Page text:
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Homechevron_rightOpinionchevron_rightEditorialchevron_rightScrapping reservation:...

Scrapping reservation: A move neglecting the backward classes

Scrapping reservation: A move neglecting the backward classes

The Supreme Court on Tuesday has urged the Centre and the state governments to scrap the reservation system in all institutions of higher education and to take effective steps to implement the order without delay.

A bench of Justices Dipak Misra and P C Pant was considering the pleas challenging the eligibility criteria for admissions into super-specialty courses in medical institutions in Andra Pradesh, Telangana and Tamil Nadu. The Court held that upholding national interest requires doing away with all forms of reservation on the basis of caste, religion, residence or other criteria with the move nullifying all chances for the reserved communities. The Supreme Court expressed regret that 'some privileges remained unchanged' even after 68 years of independence. The displeasure in not implementing two similar judgements by the Court 27 years ago, so far has what has prompted the apex Court to make the move. It maintained that the reservation system would strike out the qualified and eligible candidates thereby quashing the general interest of the country and is similar to the elite mentality of upholding the ‘merit’. The omission of the qualified candidates has been the ideological basis of the anti-reservation vibes that began with the implementation of the reservation system before independence. Only those who meet the primary criteria for eligibility are entitled to reservation. The fact that no disqualified candidates would sail though using reservation is still kept concealed. A large section of the community is being denied what they deserve despite having eligibility due to the historic and social causes as well as being outside the control of the existing social order. Currently, the representation of the backward communities in higher sectors is trivial the reason for which is the planned overturn of the reservation system within the government.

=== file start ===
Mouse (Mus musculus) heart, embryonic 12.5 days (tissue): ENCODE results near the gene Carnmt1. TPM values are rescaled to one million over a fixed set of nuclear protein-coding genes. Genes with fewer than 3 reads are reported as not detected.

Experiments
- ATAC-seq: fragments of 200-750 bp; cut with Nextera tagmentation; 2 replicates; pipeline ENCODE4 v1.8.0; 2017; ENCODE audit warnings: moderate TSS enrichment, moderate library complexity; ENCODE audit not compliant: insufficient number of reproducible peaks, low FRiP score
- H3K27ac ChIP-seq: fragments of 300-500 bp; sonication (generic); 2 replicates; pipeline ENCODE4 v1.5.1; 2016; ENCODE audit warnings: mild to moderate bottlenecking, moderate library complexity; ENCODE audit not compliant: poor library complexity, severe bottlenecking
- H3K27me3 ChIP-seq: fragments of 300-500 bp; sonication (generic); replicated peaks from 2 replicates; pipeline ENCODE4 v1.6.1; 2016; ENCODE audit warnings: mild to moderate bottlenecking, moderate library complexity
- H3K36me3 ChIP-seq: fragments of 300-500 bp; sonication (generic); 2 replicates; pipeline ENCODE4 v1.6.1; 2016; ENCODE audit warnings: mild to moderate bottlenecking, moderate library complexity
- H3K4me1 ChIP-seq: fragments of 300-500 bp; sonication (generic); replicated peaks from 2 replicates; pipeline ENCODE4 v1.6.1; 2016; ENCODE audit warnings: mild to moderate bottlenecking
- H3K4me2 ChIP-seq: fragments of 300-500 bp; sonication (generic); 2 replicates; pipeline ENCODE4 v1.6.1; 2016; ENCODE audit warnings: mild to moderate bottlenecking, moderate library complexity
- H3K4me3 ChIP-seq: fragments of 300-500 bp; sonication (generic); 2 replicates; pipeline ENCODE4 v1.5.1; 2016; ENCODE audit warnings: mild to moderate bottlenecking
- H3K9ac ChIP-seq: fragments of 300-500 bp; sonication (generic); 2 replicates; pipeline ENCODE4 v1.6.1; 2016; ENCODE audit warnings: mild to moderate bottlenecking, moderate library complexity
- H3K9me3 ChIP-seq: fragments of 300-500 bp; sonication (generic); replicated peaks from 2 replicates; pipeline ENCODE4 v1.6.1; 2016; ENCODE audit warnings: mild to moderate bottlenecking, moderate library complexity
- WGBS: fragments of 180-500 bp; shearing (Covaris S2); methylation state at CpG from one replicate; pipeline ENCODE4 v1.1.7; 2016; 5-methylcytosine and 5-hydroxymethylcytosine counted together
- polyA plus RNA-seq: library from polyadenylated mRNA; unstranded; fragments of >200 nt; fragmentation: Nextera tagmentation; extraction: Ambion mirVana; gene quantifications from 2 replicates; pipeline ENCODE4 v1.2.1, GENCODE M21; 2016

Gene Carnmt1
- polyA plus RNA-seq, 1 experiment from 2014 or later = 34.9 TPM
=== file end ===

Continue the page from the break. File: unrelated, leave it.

The Supreme Court should have expressed displeasure in the reserved communities not being able to acquire the share of power proportional to the population rate even after 68 years of independence. The Court should have expressed regret in the backward classes failing to raise their social status. If the Union and state governments were directed to submit a report concerning the above factors within a fixed time frame, the Supreme Court’s intervention would have led to a drastic social change. Analyzing whether the court verdicts in different circumstances had sabotaged the basic goals of the reservation system which aims to boost the social status of the backward classes is also relevant. The mooting of creamy layer limit, the inclusion of financial criteria in reservation and the crushing of the reservation system was all backed by the court verdict. In all the later reservation related discourses, the economic status of the citizens came in and finally progressed to the concept of reservation for the economically backward class among the upper class communities. Even though there are copious studies showing that money alone would not resolve the fundamental issues including that of caste, nobody including the courts are ready to take them for granted. The Court should inquire as to why the reservation system failed to achieve its goals even after 68 years of attaining freedom. The inquiry would lead to the re-analysis and revamping of the existing reservation system. Through this step, the communities that are eligible could be removed and the backward classes could be given the deserved consideration. The apex Court instead of suggesting the revamp of the reservation system that should have commenced by asserting its necessity, gave orders to scrap the system. While the right-wing extremists happily welcomed the verdict, it upset the destitute backward communities. If the observation was based on rough estimates, the Court should have directed to submit the caste census which would surely reveal the plight of the poor and backward classes. The Court has failed to notice that the presence of lawmakers from backward communities to retain and implement reservation in higher education sectors and other areas is also, negligible. What is more shameful than the country failing to nurture capable lawmakers even after six decades?

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